The markets assume Draghi will, once again, win the day. This week also saw happenings in China that embolden those believing that Beijing will also continue to win the day, month and year.

May 31 – Bloomberg: “The offshore yuan jumped the most in four months as funding costs surged amid speculation policy makers were supporting the currency in the wake of a surprise sovereign rating downgrade… ‘The sharp gain in the offshore yuan is partially due to the unwinding of short yuan positions because the high offshore yuan funding cost has made the currency too expensive to short,’ said Stephen Innes, senior Asia-Pacific currency trader at Oanda Corp… ‘Bears with short yuan positions would need to cut their exposure.’ The overnight yuan interbank rate in Hong Kong, known as Hibor, surged 15.7 percentage points on Wednesday to 21.08%, the highest since Jan. 6, while the offshore yuan’s overnight deposit rate jumped to 60%.”

May 31 – Bloomberg: “China is dishing out a tough lesson to currency traders and strategists alike: don’t bet against the yuan. The currency jumped its highest level in seven months offshore, extending Wednesday’s gain of 1.2%, despite analyst forecasts for declines this quarter. Surging interbank rates are squeezing bears by driving up the cost of short positions. The rally, which broke months of calm against the dollar, comes as a rebuke to Moody’s…, which downgraded China’s sovereign debt rating last week. The government has made its displeasure clear, calling the move ‘absolutely groundless.’”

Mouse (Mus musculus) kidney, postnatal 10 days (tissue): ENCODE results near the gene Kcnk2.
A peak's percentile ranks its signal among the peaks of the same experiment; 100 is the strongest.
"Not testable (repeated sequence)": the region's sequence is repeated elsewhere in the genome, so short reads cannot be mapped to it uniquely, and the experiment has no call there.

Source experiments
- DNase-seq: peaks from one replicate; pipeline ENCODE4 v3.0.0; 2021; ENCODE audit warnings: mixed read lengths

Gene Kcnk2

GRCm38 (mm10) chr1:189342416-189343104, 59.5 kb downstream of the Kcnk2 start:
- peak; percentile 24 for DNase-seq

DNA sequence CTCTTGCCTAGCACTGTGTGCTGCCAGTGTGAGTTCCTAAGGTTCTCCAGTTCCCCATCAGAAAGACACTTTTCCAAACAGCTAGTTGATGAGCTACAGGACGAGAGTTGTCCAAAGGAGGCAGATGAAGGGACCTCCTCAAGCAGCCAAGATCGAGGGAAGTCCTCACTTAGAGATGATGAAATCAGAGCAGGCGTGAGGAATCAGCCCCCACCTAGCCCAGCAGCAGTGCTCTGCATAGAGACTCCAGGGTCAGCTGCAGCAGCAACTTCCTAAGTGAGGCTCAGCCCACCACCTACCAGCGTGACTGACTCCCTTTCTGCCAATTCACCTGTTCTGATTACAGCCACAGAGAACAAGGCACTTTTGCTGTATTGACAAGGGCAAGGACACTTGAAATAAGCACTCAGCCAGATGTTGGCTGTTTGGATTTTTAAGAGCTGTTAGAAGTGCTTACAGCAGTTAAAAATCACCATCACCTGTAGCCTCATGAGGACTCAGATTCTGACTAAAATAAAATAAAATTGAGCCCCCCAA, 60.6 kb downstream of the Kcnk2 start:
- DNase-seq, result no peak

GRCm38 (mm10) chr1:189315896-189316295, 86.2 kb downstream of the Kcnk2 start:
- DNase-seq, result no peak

On the back of the People’s Bank of China’s forceful interventions, the renminbi traded this week to the strongest level since November. Speculative markets have come to welcome heavy-handed Chinese intervention. The assumption is that Chinese officials are absolutely determined to hold bursting Bubble dynamics at bay.

China is not the only macro worry. Italian bank stocks were hit 4.3% this week. Talk of early elections also pressured Italian bonds. With yields rising 16 bps, the Italian to bund yield spread widened a notable 22 bps this week to a six-week high. It’s also worth mentioning the 4.3% fall in crude and the 9.4% drubbing in natural gas. And there’s the ongoing strength in the yen. The Japanese currency rose 0.8% this week (up 5.9% y-t-d) and has been notably resilient in the face of advancing equities and risk markets. I tend to believe that various macro risks continue to play a prevailing role in stubbornly low global bond yields, a backdrop that along with timid central bankers fuels dangerously speculative risk markets across the globe.

 

Original Post 3 June 2017

Categories: Doug Noland, Perspectives